Thursday, August 13, 2009

Blithewold


A rainy, dark day found my daughter and I touring Blithewold Mansion in Bristol, Rhode Island. Because of the weather we were the only visitors at the mansion for the two hours we spent there. What bliss to have the three lovely docents all to ourselves. Perhaps they did not think so as I peppered them with questions as I often do when I am face to face with a romantic house and its long-departed inhabitants.

Blithewold is a 33 acre estate - a spectacular property with lawns and gardens that sweep down to Narragansett Bay. Even more charming is the story of the seemingly social and generous family who built the home and gardens, the Van Wickles/McKees.

One of the daughters, Augustine Van Wickle, I found to be most intriguing, nee adorable. She was a beautiful child who grew into a sought-after debutant and then a wife and mother. One of her daughters is still living and now in her 80's.

I was enchanted by Augustine's sweet bedroom on the second floor with its windows opening to the bay. The little girl touches, such as the hopping birds on the handpainted wallpaper, the meticulously dressed china dolls, and the colorful Delft tiles surrounding the fireplace, gave clues to the lass who once inhabited this happy place. Most dear of all was a framed poem about the glory of pansies, enthusiastically penned in a child's hand and signed by Augustine at age 8.

Other corners of the mansion were just as magical. I became giddy over the massive linen closet between the 2nd floor hallway and the bedroom of older sister Marjorie Van Wickle. I could only imagine the pretty linens, stiffly folded, stacked, and tucked away with lavender sprigs. For today, I had to content myself by oogling the large sterling Tiffany tea set covered with tiny embossed daisies, that sat shiny and majestic on the linen closet's shelf.

A servant's bedroom/sewing room contained an open handwritten letter to the lord and master, William McKee (Marjorie and Augustine's step-father), outlining certain acts of thievery and debauchery witnessed by the female servant upon the estate's butler-in-chief. What ensued is unknown but the letter made for endless ruminations and entertainment for my daughter and I on the ride home.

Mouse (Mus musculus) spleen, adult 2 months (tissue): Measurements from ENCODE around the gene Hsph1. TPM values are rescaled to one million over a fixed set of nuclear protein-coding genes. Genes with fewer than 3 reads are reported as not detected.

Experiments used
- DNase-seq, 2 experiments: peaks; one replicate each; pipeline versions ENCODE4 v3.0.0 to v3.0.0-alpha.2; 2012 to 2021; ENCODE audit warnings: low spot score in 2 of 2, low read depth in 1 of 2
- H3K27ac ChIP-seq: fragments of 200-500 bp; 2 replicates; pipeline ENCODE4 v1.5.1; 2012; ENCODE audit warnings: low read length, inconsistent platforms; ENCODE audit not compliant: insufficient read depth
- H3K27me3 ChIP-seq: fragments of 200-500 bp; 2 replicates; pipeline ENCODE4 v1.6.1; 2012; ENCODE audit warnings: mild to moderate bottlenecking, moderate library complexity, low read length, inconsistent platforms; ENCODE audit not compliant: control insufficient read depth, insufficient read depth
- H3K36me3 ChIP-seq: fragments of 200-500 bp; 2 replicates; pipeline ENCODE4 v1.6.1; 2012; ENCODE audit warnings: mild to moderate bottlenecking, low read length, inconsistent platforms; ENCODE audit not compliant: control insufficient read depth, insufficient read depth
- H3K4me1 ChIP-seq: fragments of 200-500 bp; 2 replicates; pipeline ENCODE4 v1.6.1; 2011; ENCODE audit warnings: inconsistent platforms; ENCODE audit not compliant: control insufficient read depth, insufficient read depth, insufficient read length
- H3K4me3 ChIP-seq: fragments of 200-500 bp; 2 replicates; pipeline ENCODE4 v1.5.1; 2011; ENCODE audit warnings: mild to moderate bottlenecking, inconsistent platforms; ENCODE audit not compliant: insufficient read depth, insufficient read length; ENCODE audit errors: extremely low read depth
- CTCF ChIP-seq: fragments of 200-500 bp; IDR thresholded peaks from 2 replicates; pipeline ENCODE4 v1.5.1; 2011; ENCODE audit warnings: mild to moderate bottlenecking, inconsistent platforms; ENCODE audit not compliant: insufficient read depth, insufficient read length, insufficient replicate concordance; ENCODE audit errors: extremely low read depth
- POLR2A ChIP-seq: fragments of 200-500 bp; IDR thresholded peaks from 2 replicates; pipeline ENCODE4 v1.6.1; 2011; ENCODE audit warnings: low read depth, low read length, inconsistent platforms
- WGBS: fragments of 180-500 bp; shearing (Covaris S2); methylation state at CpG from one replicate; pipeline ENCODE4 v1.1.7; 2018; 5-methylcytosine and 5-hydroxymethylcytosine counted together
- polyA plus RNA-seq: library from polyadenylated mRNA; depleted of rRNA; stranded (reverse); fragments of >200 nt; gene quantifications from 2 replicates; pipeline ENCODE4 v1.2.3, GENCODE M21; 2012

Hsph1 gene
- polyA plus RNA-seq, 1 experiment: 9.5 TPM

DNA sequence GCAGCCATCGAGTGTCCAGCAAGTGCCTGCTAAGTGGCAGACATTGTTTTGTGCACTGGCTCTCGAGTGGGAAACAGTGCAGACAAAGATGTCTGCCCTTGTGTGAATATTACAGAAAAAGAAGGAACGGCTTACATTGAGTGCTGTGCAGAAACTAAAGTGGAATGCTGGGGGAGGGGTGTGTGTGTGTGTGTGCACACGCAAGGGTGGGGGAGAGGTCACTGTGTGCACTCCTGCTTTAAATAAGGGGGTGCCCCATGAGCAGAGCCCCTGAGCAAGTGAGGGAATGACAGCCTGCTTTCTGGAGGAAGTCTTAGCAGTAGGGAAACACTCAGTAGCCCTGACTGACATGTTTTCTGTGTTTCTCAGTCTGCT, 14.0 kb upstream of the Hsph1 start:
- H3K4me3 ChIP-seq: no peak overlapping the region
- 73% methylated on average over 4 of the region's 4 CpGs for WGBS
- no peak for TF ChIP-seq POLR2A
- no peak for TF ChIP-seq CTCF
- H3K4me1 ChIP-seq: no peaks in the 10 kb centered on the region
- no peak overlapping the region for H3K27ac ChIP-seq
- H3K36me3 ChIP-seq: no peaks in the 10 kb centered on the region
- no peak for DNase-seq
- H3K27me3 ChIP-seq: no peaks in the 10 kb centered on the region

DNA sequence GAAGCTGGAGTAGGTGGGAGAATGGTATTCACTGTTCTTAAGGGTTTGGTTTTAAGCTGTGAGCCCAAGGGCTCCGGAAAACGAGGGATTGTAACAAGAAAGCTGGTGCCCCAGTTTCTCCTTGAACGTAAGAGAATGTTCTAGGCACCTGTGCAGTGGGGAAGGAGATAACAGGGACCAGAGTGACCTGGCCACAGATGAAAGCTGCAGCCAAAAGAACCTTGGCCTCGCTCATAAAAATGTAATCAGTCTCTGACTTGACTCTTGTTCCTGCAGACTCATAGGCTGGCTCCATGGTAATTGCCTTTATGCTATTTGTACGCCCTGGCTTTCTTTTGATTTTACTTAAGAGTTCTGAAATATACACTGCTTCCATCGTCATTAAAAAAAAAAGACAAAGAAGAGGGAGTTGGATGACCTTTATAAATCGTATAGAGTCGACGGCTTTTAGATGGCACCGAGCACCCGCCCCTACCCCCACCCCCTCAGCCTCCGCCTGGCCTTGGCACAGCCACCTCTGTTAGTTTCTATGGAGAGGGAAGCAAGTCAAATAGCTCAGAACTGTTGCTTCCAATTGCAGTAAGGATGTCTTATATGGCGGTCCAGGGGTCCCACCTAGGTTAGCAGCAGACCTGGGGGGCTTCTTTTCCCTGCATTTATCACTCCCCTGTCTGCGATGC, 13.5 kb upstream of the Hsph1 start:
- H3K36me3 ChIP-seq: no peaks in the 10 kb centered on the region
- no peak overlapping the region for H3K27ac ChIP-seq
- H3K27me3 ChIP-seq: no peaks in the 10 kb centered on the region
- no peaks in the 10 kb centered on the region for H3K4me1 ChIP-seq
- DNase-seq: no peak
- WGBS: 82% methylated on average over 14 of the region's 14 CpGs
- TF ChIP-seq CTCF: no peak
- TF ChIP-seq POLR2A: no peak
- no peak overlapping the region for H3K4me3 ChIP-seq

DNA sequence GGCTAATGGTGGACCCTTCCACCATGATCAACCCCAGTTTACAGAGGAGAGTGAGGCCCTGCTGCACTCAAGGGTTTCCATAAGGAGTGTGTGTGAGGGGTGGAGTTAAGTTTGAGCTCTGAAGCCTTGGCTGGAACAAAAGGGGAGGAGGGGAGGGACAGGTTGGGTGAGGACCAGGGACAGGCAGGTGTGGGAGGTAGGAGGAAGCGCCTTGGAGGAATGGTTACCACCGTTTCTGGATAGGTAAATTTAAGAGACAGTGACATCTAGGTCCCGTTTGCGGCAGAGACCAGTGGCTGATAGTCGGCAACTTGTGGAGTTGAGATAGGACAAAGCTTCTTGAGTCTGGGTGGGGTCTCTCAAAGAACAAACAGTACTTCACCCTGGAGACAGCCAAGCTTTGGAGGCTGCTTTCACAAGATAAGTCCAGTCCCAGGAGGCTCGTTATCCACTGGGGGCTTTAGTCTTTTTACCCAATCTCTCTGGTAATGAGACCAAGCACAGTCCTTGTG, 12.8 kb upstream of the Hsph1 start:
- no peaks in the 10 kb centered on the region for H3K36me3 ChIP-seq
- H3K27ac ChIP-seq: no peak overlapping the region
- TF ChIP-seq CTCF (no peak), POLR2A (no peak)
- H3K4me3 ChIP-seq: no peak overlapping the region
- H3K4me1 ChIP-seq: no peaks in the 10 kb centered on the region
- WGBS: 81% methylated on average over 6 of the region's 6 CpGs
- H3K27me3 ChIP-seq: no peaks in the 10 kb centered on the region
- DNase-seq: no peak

From all accounts, Mrs. McKee (Bessie Van Wickle McKee) was an extremely hospitable hostess who filled her home with friends and family that she encouraged to stay for weeks at a time. There was plenty to occupy her guests, including sailing and swimming in the sea.

To me, Blithewold appeared to be very livable. Compared to the nearby Newport Mansions, Blithewold is a tiny mansion more in keeping with an expansive English country home.

Alas, the heavy rain prevented my daughter and I from exploring the spectacular gardens which includes a greenhouse and a tremendously old sequoia. I intend to return for the Christmas event to witness the extravagant two story Christmas tree and partake in an afternoon tea with music.

Fortunately for all of us, the McKee/Van Wickle's were a family of pack rats. We have benefited from the many letters, diaries, kitchen and entertainment records, bills, and assorted ephemera that has allowed for the curators to reconstruct the life of Blithewold (and I could see that it was truly a living breathing thing) as well as the very loveable family that occupied it so many years ago.

http://www.blithewold.org/

2 comments:

  1. I love touring historic homes. This one sounds quiet fascinating. I will put it on my to see list if I ever get the chance to visit Rhode Island.

    By the way, I love your blog.

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  2. Thank you jomamma! So sorry I haven't posted much - I was studying for a required exam for work. I'll be back more often now. Do see Blithewold some day. You will be enchanted!

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